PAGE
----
Raymond Carver’s “Cathedral” is narrated by a man who is unhappy that his wife is friends with a blind man. He has not ever known any blind people in his life and he has many ill conceived conceptions about them and how they perceive the world. The narrator unfolds the story slowly to show his own lack of perception with regard to his wife and the world around him. He comes to realize that perhaps the man that cannot see with his eyes can “see” reality better than he can.
The protagonist in Raymond Carver’s essay “Cathedral” is the husband of the wife in the story. From the start he was never too thrilled to be having the blind man stay with him in his home. He felt uncomfortable and he also had no idea what to expect because he had never been around a blind man before. After his wife falls asleep the man seems to slowly start to have a more open mind when it comes to the blind man. They start to talk and connect.
Within the beginning of Cathedral, the narrator who happens to be the husband, starts to describe his wife’s friendship with a blind man known as Robert. This blind man and the wife had something the husband’s marriage lacked–communication. He could not understand how the blind man Robert was able to marry, have sex and sleep together with his wife, Beulah. The husband started felt sorry for Robert: Imagine a woman who could never see herself as she was seen in the eyes of her loved ones (Carter 262).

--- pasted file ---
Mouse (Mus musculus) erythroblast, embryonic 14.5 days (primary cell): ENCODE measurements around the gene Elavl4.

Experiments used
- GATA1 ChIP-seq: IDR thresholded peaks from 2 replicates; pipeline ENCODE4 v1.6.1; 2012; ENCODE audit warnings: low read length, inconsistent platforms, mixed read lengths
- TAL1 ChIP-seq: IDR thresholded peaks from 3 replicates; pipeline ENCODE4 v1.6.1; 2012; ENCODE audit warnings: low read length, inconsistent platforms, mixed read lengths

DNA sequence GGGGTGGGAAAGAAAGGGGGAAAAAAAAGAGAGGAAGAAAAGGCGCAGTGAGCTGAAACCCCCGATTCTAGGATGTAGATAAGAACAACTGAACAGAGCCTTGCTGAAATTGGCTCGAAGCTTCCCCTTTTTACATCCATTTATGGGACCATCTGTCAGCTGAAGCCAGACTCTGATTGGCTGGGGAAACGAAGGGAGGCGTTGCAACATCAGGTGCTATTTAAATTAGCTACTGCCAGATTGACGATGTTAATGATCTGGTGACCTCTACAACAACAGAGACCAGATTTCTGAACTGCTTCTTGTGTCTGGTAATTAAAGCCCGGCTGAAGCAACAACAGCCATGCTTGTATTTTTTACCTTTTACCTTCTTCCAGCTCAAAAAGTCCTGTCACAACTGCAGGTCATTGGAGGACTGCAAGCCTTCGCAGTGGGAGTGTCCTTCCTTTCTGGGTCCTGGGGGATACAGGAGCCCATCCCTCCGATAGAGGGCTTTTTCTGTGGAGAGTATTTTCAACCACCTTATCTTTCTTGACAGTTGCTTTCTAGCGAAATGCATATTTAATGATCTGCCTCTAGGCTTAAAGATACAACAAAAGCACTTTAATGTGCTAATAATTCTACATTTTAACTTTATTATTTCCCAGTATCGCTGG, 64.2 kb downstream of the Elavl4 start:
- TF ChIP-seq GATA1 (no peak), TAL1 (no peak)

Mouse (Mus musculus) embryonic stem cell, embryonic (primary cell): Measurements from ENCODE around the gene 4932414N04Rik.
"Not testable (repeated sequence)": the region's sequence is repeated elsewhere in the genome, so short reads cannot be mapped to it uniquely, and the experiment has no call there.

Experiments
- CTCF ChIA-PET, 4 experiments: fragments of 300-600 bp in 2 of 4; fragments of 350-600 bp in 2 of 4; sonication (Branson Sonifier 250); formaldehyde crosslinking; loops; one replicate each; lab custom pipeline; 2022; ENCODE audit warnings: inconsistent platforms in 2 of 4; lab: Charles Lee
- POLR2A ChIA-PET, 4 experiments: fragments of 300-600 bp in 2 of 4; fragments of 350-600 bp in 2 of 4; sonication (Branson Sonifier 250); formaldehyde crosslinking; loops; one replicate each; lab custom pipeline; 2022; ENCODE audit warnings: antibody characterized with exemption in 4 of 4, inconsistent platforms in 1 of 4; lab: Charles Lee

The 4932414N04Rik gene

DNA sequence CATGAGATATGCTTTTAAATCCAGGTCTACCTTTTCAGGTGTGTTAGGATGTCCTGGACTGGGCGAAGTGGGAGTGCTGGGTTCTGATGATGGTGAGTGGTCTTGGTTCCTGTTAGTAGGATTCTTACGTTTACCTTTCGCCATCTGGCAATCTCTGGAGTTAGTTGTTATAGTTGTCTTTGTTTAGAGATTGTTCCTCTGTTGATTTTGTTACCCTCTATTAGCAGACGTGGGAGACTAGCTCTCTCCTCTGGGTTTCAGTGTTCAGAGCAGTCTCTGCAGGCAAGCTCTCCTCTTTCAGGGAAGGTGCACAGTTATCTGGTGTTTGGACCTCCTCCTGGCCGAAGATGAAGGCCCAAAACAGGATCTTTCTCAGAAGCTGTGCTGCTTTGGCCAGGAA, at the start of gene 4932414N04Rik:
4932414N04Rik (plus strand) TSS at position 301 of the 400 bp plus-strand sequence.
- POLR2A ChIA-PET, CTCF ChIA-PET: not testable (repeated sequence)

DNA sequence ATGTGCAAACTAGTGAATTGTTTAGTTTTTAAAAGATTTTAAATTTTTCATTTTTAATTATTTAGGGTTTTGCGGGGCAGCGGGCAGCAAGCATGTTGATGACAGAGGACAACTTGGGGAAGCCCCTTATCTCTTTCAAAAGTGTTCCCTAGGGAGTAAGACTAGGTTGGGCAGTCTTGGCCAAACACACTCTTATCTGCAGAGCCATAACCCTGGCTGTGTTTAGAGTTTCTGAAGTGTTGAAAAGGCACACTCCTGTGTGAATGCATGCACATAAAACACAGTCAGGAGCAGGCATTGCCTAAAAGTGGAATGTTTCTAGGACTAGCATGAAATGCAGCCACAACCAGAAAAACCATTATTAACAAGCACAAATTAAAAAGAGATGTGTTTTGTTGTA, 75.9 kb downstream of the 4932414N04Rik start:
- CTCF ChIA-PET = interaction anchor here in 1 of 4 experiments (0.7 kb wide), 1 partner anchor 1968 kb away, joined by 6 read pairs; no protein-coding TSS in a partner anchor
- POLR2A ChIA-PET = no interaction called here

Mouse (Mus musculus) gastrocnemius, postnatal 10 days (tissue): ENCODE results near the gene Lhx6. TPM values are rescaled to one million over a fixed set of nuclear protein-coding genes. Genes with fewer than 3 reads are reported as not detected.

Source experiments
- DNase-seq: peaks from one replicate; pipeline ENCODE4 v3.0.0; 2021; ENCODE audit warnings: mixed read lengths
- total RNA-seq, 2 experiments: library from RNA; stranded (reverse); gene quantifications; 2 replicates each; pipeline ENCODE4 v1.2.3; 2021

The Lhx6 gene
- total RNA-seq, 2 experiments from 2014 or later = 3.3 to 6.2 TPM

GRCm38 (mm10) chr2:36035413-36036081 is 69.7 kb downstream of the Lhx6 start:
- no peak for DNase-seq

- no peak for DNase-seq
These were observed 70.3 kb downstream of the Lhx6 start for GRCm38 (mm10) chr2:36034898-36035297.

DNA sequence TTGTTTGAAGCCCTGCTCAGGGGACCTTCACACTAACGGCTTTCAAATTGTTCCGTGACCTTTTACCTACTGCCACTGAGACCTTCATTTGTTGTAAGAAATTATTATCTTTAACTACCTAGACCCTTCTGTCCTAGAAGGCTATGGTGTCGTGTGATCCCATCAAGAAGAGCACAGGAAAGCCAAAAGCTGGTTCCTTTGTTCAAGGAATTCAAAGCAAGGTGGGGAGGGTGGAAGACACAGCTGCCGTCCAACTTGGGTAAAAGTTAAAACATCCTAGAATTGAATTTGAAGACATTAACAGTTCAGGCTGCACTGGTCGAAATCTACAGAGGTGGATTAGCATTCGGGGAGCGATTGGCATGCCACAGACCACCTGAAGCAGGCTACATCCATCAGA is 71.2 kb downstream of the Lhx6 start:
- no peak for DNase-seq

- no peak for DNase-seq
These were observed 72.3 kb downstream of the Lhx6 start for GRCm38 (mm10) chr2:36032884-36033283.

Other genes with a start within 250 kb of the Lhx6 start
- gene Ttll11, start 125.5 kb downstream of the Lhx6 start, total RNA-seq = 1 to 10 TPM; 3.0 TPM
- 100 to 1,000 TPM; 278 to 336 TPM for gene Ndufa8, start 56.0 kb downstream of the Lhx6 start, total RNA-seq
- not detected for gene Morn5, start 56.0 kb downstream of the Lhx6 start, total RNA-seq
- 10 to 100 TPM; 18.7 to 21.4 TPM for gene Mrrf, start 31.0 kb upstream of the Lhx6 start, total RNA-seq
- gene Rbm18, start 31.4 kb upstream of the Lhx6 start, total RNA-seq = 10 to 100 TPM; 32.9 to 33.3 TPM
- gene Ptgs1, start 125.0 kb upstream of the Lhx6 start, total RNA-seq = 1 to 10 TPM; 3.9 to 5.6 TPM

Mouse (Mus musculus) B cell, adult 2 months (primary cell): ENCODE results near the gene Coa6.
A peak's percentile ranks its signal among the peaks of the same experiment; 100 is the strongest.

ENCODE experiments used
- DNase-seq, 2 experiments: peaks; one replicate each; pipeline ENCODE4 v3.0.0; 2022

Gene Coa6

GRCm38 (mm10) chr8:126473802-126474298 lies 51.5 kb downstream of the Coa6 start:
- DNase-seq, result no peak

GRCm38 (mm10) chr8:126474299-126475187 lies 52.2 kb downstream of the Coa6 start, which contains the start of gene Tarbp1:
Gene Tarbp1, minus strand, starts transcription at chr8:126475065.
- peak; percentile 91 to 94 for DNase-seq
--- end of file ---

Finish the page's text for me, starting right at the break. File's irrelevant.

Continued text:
In the works of Literature an epiphany is “a moment of profound insight or revelation by which a character’s life is greatly altered” (24). In the short story “Cathedral” Raymond Carver uses epiphany to draw on the theme, blinded views can alter someone’s behavior. On the realistic level, epiphany advances the plot and character development because they are the basis for the story’s central action. They also help define the narrator and play a vital part in revealing the story’s theme. The following changes in the character’s views have shown an evident development.
The husband’s actions and behavior change drastically throughout “Cathedral”. He went from a stubborn attitude towards Robert to being sympathetic at the end. The very first line of Cathedral the husband refers to Robert as “this blind man”, which gives you a little taste of his attitude towards blind people. The husband isn’t very enthusiastic about Robert coming to stay with him and his wife because Robert